I have always been a planner and organiser. I like to be in control too. As a teacher I thrive on routine and knowing what is coming and when. So in many respects, pregnancy was unknown territory and therefore a challenge for me.
Consequently I decided to take matters in to my own hands and learn as much as I could about birth as possible. It helped to remove some of the uncertainty. I didn't do it by reading forums and different books. I did it in a more hands-on way, by attending a weekly yoga and birth preparation class where I met friends and my future doula. Feeling my way towards what I needed to know felt a lot more useful and practical than reading and learning facts.
The day before my due date I began to get cramps. I brushed these off as simply pains and I kept doing what I'd been normally doing on maternity leave - meeting up with NCT friends and walking; walking A LOT. I was a professional athlete so exercise was in my blood.
The cramps came and went much like a period. I slept well and my due date arrived. We were off to a friend’s 50th birthday party and England were playing Wales on the big TV screens - and then I noticed. Something was different. I could feel these cramps peaking and ebbing - I had in mind this image of a wave, rising and falling. That's literally what it feels like.
I didn’t tell my husband until they got obviously stronger and closer together. I remember my doula telling me to carry on as normal as much as you can; to invite the contractions in, to let them do their work, not close the door on them. Contractions are a good thing - they mean your baby is having ideas!
We left the party knowing that the baby was getting ready and in the next couple of days we would probably meet him. I had discussed with the maternity team at my hospital and my doula that I would like to labour at home for as long as possible and if everything went well to give birth there. Luke and I had prepared by borrowing a birthing pool and bought candles and made up a labour kit full of candles, oils, homeopathic remedies, flannels, eye mask and ear plugs.
At home, I retired to the bedroom for the build-up phase of the birth, ’Room 1’ as my doula describes it and laid on my side on the bed with a breastfeeding pillow in between my legs welcoming the contractions in and waving them away! I literally raised my arm up and down to match my breathing. Luke called the doulas. The stage was set.. the rooms were dark and the candles were set up where the birthpool was, where it was my plan to be, once I was in active labour, ‘Room 2.’
I made a promise to myself to focus - much like a sports match. I also decided that I would not swear. I didn’t want any negativity surrounding the labour. On my in-breath I was breathing in lavender and at points frankincense; I tried different positions but always returned to the side position. I could cope and rest that way and hands and knees felt too open for my pelvis.
I realised I HAD to be comfortable. The contractions were becoming stronger and I could feel the baby travelling down my back. He was on his way and doing such a great job! I communicated this to the doulas and they said the pool was ready if I wanted to get in. The water was wonderful. My husband was in and out of the room - getting ice when I needed it - pouring warm water on my back while the doulas sat on the sofa guiding my breathing and keeping me focused. Silence was key - the more I spoke to them the more they reassured me with actions but not with words.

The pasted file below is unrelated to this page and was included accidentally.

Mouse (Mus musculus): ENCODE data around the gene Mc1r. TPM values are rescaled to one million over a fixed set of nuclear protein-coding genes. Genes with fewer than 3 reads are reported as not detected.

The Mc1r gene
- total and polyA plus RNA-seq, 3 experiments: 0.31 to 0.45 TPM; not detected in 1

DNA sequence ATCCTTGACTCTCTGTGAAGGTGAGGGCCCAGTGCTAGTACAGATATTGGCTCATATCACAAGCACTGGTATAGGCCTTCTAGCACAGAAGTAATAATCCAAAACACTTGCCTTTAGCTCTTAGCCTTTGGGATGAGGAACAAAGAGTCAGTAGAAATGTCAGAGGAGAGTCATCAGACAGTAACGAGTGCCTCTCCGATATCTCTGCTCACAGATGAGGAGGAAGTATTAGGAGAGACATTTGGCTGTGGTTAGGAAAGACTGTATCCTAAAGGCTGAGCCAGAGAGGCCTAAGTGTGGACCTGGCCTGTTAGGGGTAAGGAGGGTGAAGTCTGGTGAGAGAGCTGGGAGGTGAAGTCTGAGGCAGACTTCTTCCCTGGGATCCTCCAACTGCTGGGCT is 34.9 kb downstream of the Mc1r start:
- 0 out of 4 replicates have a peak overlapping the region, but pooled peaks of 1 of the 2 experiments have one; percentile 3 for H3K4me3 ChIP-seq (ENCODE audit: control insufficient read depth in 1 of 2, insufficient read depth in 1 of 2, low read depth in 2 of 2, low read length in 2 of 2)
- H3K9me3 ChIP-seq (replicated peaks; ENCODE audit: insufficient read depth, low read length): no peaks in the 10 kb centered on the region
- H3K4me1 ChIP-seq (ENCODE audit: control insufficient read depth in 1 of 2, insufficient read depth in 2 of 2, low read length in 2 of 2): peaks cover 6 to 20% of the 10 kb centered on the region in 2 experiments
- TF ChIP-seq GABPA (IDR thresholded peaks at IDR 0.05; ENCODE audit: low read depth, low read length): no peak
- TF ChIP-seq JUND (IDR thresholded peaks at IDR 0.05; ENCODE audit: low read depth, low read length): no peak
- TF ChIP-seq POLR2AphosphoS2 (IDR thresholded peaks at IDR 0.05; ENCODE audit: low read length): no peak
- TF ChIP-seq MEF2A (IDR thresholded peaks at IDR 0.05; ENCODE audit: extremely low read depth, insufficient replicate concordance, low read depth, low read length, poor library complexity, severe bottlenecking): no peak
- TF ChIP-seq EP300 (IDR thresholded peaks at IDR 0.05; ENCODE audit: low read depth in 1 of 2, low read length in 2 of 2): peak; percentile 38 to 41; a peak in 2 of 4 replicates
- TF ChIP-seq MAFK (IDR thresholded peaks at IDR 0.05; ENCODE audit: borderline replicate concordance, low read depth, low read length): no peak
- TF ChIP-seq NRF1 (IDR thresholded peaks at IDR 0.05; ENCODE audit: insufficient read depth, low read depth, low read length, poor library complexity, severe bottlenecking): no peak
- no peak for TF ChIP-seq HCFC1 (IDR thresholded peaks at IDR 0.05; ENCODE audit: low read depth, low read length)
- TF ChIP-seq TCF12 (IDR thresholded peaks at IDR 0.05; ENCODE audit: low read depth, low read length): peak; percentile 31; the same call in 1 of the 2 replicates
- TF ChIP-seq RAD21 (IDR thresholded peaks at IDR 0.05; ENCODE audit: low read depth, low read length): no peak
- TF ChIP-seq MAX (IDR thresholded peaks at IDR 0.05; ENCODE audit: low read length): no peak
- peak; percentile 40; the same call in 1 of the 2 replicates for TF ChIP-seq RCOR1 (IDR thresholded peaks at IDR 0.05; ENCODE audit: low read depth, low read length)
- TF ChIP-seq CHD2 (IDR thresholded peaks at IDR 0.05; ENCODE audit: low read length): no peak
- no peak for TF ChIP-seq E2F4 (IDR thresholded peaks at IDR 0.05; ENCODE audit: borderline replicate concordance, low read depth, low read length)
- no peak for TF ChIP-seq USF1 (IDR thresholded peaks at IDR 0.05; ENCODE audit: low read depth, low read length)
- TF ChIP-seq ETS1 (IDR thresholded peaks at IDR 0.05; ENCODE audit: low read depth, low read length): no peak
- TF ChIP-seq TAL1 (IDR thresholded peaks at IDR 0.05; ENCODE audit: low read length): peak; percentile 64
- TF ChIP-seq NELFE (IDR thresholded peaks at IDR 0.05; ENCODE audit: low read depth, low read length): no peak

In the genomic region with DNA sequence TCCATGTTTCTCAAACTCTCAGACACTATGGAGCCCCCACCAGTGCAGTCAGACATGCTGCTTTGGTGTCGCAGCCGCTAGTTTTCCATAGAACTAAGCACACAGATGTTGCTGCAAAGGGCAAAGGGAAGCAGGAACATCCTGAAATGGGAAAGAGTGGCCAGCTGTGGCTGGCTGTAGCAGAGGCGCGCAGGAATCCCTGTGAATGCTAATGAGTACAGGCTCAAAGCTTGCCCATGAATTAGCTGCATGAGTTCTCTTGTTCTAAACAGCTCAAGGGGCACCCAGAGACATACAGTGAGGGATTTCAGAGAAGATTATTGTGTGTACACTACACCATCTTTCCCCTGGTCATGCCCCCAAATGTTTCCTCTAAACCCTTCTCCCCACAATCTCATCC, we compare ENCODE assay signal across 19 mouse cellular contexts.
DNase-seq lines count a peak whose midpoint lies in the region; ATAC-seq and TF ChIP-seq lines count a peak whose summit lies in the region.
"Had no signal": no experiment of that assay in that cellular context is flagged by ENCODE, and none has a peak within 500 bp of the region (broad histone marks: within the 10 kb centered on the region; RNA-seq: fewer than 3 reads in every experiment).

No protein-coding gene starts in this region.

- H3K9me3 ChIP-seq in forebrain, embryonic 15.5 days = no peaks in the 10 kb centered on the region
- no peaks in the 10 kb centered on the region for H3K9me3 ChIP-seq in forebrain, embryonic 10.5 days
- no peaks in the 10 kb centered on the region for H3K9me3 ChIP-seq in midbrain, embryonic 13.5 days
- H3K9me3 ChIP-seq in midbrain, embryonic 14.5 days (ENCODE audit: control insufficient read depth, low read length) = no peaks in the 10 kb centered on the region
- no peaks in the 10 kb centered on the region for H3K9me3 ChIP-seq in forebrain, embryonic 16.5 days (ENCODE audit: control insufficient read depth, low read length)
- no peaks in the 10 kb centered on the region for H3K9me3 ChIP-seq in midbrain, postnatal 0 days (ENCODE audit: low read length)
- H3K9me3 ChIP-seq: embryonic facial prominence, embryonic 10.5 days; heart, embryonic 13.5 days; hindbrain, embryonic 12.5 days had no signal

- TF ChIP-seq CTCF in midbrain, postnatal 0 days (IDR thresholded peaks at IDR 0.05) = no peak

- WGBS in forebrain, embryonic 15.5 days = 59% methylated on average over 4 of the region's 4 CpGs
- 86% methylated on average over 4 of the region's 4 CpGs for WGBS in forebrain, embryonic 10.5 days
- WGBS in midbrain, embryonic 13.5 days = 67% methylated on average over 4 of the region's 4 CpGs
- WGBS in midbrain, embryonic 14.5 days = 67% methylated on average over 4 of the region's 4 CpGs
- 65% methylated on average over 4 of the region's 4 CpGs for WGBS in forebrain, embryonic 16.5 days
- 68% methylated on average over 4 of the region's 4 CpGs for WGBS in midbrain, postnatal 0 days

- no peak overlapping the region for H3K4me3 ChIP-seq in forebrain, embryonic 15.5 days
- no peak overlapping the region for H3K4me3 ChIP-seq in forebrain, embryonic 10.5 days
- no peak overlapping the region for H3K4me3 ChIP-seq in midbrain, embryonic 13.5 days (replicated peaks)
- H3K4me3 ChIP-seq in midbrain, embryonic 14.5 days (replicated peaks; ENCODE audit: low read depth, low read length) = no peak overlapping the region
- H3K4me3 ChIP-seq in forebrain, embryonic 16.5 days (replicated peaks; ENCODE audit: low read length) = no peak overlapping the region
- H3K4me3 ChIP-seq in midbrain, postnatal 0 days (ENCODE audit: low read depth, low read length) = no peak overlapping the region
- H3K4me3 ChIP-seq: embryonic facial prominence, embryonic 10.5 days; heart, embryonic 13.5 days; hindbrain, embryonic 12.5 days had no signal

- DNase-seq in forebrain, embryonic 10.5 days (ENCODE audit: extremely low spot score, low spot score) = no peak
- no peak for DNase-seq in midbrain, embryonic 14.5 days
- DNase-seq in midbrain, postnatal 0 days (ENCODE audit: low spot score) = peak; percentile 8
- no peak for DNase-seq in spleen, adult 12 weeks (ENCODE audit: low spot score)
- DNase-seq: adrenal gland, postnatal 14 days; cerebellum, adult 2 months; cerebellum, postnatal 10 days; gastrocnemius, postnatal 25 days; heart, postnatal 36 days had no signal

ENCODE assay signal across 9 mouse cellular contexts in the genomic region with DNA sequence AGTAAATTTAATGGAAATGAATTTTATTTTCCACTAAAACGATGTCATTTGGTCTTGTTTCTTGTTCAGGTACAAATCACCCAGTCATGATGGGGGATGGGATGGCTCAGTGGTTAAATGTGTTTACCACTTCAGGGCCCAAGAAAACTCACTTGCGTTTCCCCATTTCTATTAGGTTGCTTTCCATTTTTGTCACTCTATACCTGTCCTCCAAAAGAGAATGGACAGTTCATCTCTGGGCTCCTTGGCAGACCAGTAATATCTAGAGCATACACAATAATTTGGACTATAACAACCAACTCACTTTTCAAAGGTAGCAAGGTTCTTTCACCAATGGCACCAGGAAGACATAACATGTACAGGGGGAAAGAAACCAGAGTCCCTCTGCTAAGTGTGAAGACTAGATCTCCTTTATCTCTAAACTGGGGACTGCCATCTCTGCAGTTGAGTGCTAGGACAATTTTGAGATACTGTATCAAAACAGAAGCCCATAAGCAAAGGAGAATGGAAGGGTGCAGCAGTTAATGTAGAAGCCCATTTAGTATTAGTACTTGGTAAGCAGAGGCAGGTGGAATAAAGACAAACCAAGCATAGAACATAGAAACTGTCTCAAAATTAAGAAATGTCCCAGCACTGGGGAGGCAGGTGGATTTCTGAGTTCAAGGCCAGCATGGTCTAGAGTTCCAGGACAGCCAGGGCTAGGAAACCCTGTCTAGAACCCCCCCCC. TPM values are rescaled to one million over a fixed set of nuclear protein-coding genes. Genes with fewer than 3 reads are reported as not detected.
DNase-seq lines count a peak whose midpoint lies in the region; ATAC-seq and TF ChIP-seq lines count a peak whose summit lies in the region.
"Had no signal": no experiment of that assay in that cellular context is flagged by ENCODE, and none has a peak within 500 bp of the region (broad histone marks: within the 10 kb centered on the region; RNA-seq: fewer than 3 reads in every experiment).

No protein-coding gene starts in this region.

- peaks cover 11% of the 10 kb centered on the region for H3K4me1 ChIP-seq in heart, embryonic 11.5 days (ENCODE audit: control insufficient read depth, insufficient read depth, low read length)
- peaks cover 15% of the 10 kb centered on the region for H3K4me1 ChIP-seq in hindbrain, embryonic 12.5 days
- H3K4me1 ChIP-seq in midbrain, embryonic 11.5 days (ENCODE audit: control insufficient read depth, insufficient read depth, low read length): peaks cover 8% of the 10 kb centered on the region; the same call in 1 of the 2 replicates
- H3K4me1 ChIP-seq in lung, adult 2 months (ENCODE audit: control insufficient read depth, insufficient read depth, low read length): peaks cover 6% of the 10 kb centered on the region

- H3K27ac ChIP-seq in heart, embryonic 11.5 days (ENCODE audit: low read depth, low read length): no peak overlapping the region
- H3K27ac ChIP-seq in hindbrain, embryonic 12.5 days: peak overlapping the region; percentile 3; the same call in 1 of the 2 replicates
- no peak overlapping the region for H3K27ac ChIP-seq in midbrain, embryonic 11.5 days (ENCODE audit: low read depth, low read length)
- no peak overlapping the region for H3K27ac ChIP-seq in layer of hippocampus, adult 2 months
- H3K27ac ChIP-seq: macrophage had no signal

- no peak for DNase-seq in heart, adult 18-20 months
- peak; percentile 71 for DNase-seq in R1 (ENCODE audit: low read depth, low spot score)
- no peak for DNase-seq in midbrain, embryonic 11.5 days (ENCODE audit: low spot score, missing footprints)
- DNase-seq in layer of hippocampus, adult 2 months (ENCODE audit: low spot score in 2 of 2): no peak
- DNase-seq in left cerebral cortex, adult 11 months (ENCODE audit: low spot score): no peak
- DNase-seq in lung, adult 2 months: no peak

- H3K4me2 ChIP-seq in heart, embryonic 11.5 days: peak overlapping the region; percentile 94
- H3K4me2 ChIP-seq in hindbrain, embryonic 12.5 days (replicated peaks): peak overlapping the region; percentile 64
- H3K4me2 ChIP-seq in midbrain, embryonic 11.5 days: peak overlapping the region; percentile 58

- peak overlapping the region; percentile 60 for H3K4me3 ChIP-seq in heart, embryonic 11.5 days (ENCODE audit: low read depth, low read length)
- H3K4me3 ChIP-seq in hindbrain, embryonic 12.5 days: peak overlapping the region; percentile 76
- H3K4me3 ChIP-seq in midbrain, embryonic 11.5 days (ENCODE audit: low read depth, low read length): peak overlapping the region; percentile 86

I remember enjoying sucking on frozen grapes at this point. This was the hardest point for me; the baby moving down my back caused me to lose my breathing and the doula put me back on track by telling me to make a long, loud ‘gahhhhh’ sound. It helped. I was given camomile tea at this point too, with honey I think - perhaps to relax me?
At some point ( I completely lost track of time) I communicated to the doulas that I felt the need to push. Due to a mix up at hospital, the midwives were not present (they'd been called a while back) yet I felt completely safe; everything felt right and as it should be, and the mood around me felt p perfect for what was happening - such a deeply intimate process.
I moved back into the bedroom and went on all fours on the bed, holding on the head board. This was where I sweated. I never sweated so hard! Moving out of the pool caused the contractions to
slow down a little - but I was definitely pushing now. My doulas remained quiet but I supported by them and didn't need anything more. I felt my waters broke, and as I found out later, my husband left the room as the midwife had arrived.
Next thing I knew, she was in the room and catching our beautiful baby boy who was already half born. We named him Max Arthur Pierce- he was 6.2lbs, red-haired and gorgeous. . The placenta was delivered with the help of raspberry leaf tea and a few blows in to a water bottle.
People say to me ‘Wow you are brave to have a home birth for your first,’ and ‘ Wow were you not scared when the midwives were not there?’
But A=at no point did I even consider going to hospital when the contractions started. I wanted to be in the place where I felt the most safe and comfortable and the labour was going so well - why would I have interrupted the little man’s travels by up sticking to hospital?!
I was not scared at all. If I was scared the contractions would have slowed down. I trusted the doulas and my husband and for that reason I had a fantastic experience with no stitches required. This was not because I was special/ fit or lucky - it was because I prepared.
I am a control freak so I needed to ensure I had done everything in my powers to help our baby boy arrive in to the world as naturally as possible. Though it was incredibly hard - it was a challenge - but I like a challenge.